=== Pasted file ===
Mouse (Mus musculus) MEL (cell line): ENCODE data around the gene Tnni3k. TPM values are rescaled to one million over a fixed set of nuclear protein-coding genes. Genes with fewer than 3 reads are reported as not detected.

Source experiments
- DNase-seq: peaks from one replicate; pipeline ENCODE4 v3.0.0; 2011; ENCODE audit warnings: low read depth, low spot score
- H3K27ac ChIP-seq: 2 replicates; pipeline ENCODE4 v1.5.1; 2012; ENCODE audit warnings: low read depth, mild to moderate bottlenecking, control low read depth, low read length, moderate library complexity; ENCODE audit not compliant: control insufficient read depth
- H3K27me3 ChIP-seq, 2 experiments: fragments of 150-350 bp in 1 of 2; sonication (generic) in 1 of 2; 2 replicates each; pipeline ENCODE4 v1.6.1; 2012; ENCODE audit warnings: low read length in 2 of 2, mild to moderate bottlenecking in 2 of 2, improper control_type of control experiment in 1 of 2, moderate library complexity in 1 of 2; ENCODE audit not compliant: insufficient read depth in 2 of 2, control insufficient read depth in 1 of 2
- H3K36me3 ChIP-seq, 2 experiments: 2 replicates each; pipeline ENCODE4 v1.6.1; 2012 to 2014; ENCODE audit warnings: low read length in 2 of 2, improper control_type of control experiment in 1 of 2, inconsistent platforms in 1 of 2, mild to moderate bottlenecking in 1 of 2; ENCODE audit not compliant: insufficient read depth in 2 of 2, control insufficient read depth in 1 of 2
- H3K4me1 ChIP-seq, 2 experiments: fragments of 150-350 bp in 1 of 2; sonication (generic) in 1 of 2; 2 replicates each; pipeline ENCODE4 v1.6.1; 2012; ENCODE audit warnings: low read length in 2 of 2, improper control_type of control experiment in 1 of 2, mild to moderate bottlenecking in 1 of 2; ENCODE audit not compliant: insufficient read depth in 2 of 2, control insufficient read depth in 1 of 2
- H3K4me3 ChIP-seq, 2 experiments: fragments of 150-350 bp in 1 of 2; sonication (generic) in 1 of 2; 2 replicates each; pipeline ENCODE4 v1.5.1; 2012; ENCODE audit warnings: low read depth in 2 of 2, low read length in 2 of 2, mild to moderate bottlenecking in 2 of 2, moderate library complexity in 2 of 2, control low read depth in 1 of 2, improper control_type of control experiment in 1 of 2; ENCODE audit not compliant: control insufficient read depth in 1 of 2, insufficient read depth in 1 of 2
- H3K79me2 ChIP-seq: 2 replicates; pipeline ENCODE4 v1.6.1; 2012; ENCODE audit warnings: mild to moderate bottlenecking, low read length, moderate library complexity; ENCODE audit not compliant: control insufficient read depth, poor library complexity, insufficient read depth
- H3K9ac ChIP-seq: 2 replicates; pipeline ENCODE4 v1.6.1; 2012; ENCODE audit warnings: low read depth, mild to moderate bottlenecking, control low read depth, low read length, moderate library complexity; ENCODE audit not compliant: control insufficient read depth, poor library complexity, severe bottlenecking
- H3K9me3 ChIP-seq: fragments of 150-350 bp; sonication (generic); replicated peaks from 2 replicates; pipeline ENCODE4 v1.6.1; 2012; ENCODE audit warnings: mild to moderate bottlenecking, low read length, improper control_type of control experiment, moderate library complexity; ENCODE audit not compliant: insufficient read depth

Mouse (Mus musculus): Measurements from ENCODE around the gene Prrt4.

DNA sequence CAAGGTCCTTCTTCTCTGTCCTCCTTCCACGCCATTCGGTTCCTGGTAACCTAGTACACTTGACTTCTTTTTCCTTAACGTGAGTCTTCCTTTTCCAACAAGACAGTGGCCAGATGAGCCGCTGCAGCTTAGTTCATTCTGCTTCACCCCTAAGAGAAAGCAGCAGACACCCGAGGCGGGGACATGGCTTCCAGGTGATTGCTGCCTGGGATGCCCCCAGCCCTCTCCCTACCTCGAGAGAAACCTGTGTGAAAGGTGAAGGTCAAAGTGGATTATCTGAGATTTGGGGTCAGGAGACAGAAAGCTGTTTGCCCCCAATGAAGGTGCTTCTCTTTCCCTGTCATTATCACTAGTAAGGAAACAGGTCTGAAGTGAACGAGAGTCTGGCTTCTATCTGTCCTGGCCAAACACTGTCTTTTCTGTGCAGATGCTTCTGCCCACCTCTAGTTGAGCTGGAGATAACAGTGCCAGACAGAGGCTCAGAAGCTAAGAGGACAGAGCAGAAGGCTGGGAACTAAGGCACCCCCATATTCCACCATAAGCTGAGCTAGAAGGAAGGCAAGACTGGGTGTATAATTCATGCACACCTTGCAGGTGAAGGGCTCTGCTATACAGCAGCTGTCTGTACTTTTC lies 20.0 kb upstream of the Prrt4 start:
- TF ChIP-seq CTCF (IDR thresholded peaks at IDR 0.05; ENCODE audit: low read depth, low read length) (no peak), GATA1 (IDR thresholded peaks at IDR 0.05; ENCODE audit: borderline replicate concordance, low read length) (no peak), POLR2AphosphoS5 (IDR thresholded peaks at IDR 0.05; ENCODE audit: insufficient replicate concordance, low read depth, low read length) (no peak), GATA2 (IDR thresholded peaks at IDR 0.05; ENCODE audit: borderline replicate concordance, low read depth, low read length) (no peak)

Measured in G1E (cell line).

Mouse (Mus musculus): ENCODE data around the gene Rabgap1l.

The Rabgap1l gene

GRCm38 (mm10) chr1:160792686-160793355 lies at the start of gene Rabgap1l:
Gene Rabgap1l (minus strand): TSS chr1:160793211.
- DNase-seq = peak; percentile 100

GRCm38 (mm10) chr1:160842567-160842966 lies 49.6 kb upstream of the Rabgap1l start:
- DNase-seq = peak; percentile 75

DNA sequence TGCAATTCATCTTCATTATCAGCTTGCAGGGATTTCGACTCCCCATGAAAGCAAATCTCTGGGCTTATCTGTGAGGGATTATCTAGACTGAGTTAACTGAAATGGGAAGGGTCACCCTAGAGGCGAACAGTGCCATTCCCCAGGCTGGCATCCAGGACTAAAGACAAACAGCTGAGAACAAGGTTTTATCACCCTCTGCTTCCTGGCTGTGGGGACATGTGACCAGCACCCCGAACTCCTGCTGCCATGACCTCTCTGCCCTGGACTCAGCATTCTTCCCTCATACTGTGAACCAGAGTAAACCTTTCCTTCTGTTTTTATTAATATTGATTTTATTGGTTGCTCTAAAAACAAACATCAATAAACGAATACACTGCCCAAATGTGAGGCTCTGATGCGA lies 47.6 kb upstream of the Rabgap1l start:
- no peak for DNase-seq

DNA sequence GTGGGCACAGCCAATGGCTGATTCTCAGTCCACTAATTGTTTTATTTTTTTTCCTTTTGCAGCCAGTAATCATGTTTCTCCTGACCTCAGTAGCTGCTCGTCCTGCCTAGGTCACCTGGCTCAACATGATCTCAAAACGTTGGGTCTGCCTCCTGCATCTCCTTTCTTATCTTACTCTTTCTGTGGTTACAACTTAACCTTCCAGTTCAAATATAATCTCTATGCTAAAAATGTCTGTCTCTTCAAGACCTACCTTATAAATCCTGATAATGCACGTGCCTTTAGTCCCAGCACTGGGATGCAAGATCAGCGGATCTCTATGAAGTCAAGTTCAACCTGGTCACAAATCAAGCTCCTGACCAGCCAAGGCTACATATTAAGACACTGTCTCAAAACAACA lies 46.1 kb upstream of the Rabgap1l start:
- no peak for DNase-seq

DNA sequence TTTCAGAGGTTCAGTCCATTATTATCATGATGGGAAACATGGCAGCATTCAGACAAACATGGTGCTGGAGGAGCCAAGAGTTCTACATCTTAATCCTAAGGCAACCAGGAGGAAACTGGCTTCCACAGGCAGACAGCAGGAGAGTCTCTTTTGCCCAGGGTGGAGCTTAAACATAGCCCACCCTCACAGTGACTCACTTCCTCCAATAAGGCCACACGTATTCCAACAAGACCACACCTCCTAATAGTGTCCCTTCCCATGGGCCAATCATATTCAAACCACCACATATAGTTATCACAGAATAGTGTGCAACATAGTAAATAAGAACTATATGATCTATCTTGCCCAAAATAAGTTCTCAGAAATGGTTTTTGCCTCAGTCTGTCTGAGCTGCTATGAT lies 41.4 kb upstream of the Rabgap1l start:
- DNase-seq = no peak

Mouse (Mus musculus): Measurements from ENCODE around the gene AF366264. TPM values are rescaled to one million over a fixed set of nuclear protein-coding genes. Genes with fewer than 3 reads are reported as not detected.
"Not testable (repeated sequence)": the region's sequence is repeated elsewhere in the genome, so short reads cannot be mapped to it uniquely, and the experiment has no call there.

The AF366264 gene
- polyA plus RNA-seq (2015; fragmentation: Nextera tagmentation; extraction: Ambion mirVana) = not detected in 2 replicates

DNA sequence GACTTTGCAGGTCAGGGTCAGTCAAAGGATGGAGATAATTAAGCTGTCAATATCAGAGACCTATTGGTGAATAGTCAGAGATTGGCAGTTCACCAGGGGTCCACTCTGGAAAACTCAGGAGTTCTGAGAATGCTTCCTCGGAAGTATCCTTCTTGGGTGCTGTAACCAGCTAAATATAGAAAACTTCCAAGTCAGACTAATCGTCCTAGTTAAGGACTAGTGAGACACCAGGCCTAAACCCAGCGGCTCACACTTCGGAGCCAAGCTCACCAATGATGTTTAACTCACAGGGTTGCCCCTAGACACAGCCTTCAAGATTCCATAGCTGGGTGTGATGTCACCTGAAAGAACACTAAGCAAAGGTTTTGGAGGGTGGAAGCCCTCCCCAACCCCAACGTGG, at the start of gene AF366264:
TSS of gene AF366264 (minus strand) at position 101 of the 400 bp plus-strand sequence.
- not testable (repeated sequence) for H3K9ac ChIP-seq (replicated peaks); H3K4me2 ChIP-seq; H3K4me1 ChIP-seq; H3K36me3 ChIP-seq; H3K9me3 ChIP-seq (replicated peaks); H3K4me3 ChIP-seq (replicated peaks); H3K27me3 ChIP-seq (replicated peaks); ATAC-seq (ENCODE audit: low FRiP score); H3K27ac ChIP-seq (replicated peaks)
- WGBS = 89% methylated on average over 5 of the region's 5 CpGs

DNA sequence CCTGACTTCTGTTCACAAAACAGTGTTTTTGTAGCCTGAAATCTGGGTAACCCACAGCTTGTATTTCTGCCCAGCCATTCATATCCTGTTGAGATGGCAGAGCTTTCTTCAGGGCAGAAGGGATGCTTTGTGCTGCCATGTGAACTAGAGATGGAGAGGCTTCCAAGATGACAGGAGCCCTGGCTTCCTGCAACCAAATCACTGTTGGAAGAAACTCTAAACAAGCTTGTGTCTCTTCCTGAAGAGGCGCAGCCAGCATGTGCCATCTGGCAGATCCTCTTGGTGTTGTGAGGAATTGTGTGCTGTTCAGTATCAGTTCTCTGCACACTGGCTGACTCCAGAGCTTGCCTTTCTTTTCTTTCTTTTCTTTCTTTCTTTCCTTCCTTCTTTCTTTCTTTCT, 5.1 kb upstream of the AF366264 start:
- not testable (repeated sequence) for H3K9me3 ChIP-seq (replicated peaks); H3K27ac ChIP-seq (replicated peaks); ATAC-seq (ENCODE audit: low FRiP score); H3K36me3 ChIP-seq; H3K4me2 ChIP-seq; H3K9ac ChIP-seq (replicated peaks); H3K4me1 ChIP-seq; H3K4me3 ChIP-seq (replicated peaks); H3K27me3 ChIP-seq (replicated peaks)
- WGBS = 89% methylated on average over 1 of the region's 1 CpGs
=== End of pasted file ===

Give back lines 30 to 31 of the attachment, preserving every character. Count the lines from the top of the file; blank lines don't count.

"Not testable (repeated sequence)": the region's sequence is repeated elsewhere in the genome, so short reads cannot be mapped to it uniquely, and the experiment has no call there.

The AF366264 gene